Farmed Animal Watch
A Project of Animal Place

September 19, 2001                                                     (To Search This Page Press Ctrl F)
Issue #30


1. Terrorism Could Impact U.S. Agriculture
2. Biodiversity and Cloning
3. Japan Blunders with BSE
4. U.K. Calves Being Killed at Birth
5. Greenpeace Occupies Turkey Farm
6. National Farm Animal Awareness Week
7. Vegetarian Children's Reasons and Reading

The recent terrorist attacks may divert the attention of the U.S. House and
Senate from the 2002 farm bill. The House had proposed a 10-year, $75
billion farm bill heavy on subsidies. The Senate has yet to draft its
version of the bill but intends to tie many support payments to
conservation practices. Both the House and Senate need to agree on a final
bill before the president can sign it into law. To lock in the $75 billion
earmarked for commodity programs, farm legislation must be passed by April
15, 2002. Federal funding for U.S. agriculture programs might instead be
spent on security measures. Reduced international agricultural trade and
imposed embargoes are other potential threats to U.S. agriculture resulting
from the recent events.

The vice president of the U.S. Poultry & Egg Association writes that "a
bioterrorist animal disease attack can be accomplished cheaply, quickly and
efficiently." He urges industry to increase biosecurity measures to limit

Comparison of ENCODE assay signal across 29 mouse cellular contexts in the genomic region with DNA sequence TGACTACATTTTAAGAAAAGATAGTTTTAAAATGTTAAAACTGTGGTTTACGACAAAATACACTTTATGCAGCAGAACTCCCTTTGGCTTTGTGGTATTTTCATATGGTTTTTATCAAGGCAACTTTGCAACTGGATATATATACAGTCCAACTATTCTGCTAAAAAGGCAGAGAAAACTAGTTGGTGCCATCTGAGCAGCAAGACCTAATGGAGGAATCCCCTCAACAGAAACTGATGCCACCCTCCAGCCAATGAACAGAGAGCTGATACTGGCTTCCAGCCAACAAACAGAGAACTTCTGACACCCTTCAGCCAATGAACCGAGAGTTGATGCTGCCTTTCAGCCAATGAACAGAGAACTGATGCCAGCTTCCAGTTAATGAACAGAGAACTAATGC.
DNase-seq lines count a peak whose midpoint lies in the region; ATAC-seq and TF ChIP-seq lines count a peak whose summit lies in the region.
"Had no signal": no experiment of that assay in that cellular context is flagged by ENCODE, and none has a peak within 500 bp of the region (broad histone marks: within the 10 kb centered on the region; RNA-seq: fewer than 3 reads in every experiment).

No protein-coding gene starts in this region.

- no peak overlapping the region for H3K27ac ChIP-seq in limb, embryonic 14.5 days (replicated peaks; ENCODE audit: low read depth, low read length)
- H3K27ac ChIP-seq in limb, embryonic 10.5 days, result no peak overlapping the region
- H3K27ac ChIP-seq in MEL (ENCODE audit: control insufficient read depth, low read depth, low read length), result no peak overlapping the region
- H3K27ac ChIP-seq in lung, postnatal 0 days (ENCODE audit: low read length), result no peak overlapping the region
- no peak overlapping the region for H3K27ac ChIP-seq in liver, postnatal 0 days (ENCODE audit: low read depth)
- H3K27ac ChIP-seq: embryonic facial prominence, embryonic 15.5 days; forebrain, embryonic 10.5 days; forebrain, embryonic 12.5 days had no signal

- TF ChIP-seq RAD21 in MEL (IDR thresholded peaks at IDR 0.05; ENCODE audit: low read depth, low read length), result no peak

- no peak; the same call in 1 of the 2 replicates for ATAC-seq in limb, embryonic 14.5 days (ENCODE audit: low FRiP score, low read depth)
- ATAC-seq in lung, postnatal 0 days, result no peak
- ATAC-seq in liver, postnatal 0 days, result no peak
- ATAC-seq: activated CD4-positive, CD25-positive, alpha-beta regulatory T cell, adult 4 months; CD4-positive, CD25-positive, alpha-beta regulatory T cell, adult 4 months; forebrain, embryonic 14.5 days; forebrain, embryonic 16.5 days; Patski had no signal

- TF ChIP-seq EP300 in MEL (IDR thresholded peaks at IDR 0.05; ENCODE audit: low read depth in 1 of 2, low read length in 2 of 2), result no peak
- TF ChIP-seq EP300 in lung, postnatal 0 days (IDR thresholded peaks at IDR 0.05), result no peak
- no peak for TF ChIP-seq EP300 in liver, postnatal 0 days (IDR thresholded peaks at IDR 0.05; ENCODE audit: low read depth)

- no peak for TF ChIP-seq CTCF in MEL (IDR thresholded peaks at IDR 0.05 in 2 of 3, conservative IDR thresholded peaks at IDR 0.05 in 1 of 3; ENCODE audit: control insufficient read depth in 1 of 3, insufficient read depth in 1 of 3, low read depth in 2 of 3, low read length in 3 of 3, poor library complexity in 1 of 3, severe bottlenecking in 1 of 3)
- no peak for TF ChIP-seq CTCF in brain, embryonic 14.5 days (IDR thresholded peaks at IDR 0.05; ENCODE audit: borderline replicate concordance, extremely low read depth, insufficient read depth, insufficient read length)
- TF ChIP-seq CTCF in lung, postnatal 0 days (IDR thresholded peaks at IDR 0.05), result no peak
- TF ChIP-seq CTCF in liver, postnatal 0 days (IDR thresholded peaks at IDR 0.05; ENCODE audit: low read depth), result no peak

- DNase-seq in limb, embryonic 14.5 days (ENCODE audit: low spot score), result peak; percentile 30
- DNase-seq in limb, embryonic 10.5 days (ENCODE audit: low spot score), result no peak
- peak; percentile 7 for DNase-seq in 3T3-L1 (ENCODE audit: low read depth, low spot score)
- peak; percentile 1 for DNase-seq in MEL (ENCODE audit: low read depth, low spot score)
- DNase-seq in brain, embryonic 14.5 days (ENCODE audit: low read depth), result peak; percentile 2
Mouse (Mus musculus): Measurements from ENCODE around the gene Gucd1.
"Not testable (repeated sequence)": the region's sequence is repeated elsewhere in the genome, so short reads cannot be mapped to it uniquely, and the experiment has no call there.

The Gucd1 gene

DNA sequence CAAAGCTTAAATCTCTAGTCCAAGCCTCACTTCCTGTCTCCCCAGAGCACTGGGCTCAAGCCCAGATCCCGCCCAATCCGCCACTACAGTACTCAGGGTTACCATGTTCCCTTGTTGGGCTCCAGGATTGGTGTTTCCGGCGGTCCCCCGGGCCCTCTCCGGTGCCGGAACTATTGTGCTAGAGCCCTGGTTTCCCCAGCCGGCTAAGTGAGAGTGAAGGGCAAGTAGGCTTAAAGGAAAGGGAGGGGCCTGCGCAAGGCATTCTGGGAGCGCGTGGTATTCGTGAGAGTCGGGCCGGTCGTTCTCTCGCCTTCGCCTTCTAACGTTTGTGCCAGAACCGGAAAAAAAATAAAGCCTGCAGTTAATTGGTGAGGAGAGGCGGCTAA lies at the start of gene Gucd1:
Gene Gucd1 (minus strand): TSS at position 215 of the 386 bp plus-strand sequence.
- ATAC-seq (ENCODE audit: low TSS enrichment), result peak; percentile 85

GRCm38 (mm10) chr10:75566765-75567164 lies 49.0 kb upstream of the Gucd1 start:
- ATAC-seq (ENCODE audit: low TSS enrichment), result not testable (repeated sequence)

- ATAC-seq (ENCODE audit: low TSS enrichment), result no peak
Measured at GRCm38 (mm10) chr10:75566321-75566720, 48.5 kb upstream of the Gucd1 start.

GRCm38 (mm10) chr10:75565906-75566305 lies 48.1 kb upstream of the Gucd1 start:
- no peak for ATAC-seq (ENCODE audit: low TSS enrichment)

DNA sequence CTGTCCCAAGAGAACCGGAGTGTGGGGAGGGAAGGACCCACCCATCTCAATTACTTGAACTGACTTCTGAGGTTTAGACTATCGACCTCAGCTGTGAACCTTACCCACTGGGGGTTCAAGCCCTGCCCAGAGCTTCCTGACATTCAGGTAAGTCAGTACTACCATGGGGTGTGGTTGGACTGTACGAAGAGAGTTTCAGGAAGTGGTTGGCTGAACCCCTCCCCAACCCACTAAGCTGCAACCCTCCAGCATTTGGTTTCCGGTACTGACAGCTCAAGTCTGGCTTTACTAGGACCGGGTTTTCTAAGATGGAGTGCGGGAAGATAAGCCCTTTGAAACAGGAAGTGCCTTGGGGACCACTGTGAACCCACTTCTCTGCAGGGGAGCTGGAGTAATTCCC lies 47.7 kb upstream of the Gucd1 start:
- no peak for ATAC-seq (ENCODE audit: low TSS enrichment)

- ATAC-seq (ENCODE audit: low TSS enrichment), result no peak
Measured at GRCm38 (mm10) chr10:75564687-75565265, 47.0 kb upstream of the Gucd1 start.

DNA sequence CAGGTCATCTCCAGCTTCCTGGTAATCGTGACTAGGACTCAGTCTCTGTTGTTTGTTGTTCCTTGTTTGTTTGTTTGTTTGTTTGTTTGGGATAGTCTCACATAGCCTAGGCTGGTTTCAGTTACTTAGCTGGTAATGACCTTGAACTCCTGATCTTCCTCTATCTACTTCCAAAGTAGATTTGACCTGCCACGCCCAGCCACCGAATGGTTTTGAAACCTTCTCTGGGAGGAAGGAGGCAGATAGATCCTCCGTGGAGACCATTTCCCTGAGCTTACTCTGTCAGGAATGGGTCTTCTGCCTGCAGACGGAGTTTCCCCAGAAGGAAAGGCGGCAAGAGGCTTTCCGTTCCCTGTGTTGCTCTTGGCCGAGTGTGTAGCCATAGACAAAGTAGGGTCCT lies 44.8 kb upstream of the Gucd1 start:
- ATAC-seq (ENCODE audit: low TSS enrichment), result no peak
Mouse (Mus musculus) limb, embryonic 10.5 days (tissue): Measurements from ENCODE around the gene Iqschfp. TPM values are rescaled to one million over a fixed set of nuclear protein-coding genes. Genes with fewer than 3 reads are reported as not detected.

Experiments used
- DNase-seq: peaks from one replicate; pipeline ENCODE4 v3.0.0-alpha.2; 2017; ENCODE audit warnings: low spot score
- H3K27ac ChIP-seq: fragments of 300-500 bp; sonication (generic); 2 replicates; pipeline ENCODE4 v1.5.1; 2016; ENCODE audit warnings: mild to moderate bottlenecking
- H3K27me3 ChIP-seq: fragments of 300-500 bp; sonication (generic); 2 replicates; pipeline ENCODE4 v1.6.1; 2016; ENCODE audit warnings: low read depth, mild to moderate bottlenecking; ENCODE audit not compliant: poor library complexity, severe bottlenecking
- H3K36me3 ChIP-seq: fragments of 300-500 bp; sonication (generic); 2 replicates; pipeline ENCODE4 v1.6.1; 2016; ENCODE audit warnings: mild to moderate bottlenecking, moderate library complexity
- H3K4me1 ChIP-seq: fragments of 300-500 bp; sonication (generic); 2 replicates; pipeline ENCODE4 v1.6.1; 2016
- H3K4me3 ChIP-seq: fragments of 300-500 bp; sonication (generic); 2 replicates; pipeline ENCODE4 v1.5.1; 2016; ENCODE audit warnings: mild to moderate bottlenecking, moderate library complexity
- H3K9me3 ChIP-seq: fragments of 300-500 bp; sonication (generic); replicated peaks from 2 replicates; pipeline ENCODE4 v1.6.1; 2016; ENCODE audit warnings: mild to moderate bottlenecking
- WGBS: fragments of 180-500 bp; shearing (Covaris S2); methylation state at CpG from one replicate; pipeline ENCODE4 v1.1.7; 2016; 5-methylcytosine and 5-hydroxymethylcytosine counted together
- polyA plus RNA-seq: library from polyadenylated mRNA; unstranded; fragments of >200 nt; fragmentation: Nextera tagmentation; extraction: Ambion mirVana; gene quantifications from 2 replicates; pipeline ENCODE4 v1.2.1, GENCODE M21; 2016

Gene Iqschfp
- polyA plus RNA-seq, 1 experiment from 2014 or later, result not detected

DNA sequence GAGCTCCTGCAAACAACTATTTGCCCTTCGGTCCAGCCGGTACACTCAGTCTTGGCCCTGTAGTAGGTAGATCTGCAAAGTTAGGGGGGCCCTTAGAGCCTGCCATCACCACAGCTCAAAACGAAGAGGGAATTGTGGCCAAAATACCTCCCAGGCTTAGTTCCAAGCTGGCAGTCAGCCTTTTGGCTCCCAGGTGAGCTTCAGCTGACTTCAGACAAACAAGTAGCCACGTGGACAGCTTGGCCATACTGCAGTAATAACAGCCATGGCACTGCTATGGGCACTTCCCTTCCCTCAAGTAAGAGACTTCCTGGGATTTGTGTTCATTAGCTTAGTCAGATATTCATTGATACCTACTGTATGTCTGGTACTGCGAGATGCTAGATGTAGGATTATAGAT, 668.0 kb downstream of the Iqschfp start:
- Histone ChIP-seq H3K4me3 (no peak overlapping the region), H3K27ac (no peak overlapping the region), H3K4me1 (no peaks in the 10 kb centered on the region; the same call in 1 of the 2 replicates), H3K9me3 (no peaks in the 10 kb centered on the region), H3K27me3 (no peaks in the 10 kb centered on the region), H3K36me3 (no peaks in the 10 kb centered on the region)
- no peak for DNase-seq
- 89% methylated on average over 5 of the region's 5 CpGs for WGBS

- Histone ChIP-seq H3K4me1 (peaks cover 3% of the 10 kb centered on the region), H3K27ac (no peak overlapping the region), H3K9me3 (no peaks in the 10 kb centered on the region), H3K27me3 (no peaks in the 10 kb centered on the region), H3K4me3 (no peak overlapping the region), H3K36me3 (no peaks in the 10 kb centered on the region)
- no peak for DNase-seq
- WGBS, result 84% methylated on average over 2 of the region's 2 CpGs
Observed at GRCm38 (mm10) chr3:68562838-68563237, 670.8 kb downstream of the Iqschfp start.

the spread of any disease introductions.

To centralize access to protocols for animal health biosecurity, Purdue
University has created a web site. The National Biosecurity Resource Center
for Animal Health can be accessed at:
Hopes are that it will provide a "data haven to enable government,
commodity groups, veterinarians and producers to meet the challenges of
animal health emergencies." The project includes information on
peer-reviewed biosecurity references, cleaning and disinfecting, personal
protective equipment, research opportunities and state regulations on
cadaver disposal, manure management, and reportable diseases. The
University is also maintaining a list of biosecurity research teams to help
contacts with funding agencies.

"Terrorist act could hurt U.S. agriculture, support programs," The Pig
Site, September 18, 2001.
"Bioterrorism's Threat to the Poultry Industry," Meating Place News,
Charles Beard, Sept. 17, 2001.
"Biosecurity Resource Center Launched," National Hog Farmer, Joe Vansickle
Sr., September 13, 2001.

The United Nations' Food and Agriculture Organization (FAO) reports that
breeds of farmed animals and varieties of plants are quickly dying out.
More than 90% of the agricultural diversity that existed at the beginning
of the last century has been lost. Two farmed animal breeds disappear each